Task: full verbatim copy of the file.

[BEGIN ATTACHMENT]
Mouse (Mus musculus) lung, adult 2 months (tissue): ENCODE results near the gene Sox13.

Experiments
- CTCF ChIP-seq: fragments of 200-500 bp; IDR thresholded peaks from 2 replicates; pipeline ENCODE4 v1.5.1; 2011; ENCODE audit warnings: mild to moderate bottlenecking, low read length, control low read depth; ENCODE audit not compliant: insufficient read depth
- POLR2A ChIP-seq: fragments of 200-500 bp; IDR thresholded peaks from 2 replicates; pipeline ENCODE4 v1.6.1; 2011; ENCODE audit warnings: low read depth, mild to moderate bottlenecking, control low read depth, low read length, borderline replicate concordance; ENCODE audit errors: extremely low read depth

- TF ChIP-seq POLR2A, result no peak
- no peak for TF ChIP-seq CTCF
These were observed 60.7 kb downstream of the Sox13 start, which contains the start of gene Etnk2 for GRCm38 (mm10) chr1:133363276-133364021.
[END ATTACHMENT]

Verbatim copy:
Mouse (Mus musculus) lung, adult 2 months (tissue): ENCODE results near the gene Sox13.

Experiments
- CTCF ChIP-seq: fragments of 200-500 bp; IDR thresholded peaks from 2 replicates; pipeline ENCODE4 v1.5.1; 2011; ENCODE audit warnings: mild to moderate bottlenecking, low read length, control low read depth; ENCODE audit not compliant: insufficient read depth
- POLR2A ChIP-seq: fragments of 200-500 bp; IDR thresholded peaks from 2 replicates; pipeline ENCODE4 v1.6.1; 2011; ENCODE audit warnings: low read depth, mild to moderate bottlenecking, control low read depth, low read length, borderline replicate concordance; ENCODE audit errors: extremely low read depth

- TF ChIP-seq POLR2A, result no peak
- no peak for TF ChIP-seq CTCF
These were observed 60.7 kb downstream of the Sox13 start, which contains the start of gene Etnk2 for GRCm38 (mm10) chr1:133363276-133364021.